Rational Landscapes and Humanistic Geography

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Rowman & Littlefield, 1981 - 231 pages
'Relph has written the kind of book that landscapes and landscape analysis have needed for some time. He has undertaken a study of the several paradoxes inherent in the human reaction to the humanized landscape and has come up with a reasonably clear and thoughtful analysis of what humankind has done to itself as it manipulates the natural environment into rational landscape....The book is a gem.'
 

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Contents

INTRODUCTION LANDSCAPES AND THE AMBIVALENCE OF HUMANISM
13
THE INTERRELATED HISTORIES OF THE IDEAS OF LANDSCAPE AND HUMANISM
22
THE CHARACTER OF MODERN LANDSCAPES
63
VARIETIES OF HUMANISM
109
HUMANISTIC AND SCIENTISTS GEOGRAPHIES
128
DEFICIENCIES OF HUMANISM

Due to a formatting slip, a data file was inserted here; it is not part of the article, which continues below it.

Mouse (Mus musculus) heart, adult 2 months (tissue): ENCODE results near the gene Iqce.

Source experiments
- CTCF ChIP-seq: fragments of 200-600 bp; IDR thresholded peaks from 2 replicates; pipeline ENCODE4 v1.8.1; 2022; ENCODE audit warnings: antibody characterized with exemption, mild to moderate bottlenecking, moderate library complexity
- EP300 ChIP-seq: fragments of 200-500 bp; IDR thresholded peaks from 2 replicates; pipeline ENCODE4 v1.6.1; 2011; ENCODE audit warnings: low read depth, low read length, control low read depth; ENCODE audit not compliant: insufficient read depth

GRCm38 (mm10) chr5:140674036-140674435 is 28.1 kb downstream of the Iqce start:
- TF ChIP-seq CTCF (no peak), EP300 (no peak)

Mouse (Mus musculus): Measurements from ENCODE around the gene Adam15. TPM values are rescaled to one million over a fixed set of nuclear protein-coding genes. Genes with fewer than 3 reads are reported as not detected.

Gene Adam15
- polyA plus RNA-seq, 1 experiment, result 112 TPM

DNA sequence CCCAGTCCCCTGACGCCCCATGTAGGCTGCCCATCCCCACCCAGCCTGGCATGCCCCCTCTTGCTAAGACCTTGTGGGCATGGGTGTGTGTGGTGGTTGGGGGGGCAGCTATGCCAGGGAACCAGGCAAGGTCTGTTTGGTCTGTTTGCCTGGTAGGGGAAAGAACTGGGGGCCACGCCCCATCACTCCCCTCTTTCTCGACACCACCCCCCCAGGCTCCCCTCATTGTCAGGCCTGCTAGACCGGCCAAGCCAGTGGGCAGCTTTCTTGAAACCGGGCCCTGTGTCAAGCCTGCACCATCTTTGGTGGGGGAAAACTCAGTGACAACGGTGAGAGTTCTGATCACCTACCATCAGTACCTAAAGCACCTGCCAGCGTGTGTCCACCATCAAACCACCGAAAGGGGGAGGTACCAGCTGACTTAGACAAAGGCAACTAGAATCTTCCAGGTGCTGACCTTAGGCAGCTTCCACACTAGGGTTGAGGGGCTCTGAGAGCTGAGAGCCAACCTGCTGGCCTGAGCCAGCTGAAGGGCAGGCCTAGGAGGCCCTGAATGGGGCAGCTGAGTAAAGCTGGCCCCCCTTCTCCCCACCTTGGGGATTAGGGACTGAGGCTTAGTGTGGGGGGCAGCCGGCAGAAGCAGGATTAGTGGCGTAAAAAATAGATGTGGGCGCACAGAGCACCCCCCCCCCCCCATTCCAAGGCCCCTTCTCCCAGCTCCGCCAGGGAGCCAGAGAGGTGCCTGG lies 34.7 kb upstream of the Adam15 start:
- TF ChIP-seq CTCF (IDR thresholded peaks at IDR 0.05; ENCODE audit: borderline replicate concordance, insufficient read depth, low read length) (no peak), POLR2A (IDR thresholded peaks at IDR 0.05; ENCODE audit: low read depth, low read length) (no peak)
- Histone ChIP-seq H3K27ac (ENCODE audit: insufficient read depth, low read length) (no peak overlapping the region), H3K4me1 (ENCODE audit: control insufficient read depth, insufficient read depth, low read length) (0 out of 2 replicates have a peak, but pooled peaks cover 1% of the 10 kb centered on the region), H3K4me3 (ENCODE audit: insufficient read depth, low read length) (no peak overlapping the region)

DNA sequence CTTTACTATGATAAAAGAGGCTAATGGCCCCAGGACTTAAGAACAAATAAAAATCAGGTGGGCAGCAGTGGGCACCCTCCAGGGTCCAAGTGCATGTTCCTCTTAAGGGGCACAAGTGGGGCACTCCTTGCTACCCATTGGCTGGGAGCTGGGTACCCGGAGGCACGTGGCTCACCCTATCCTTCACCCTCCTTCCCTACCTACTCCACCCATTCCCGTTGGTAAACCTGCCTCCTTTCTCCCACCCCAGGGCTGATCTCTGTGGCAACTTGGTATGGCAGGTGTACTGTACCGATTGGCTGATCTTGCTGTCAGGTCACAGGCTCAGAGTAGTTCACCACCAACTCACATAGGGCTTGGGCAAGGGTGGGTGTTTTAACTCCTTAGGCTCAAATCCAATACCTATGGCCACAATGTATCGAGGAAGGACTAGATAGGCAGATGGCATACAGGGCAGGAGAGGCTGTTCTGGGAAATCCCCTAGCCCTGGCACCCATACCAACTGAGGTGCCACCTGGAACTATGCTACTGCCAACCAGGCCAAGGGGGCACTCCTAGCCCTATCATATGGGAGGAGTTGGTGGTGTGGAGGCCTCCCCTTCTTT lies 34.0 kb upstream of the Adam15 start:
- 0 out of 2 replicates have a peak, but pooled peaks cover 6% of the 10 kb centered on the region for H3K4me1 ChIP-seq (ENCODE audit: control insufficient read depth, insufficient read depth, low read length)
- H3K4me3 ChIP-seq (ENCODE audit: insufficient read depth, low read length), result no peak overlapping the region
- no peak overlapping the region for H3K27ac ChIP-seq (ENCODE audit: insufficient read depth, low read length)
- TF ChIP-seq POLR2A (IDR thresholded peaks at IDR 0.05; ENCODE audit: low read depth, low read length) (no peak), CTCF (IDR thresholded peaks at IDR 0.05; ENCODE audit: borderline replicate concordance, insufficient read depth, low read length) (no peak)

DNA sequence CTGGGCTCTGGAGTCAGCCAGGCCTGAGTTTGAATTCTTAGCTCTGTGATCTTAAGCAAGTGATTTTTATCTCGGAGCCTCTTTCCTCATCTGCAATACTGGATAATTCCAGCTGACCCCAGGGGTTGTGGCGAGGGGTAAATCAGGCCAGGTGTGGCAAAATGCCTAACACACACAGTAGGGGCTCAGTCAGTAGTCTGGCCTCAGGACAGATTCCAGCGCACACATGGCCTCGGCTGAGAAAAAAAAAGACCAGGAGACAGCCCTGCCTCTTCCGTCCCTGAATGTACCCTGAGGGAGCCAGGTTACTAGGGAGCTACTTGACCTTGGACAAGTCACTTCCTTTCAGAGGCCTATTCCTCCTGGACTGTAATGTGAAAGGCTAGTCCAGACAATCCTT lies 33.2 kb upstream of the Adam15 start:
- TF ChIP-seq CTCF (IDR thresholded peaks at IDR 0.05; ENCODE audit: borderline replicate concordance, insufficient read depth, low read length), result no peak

144
FROM HUMANISM TO ENVIRONMENTAL HUMILITY
161
THE INDIVIDUALITY OF PLACES
168
WAYS OF SEEING LANDSCAPES
176
APPROPRIATION
185
ETHICS AND SENSITIVITY IN ENVIRONMENTAL PLANNING
192
ENVIRONMENTAL DESIGN AND THE MINIMAL STATE
201
POSTSCRIPT
213
BIBLIOGRAPHY
215
INDEX
225
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Page 11 - No changing of place at a hundred miles an hour, nor making of stuffs a thousand yards a minute, will make us one whit stronger, happier, or wiser. There was always more in the world than men could see, walked they ever so slowly ; they will see it no better for going fast. And they will at last, and...

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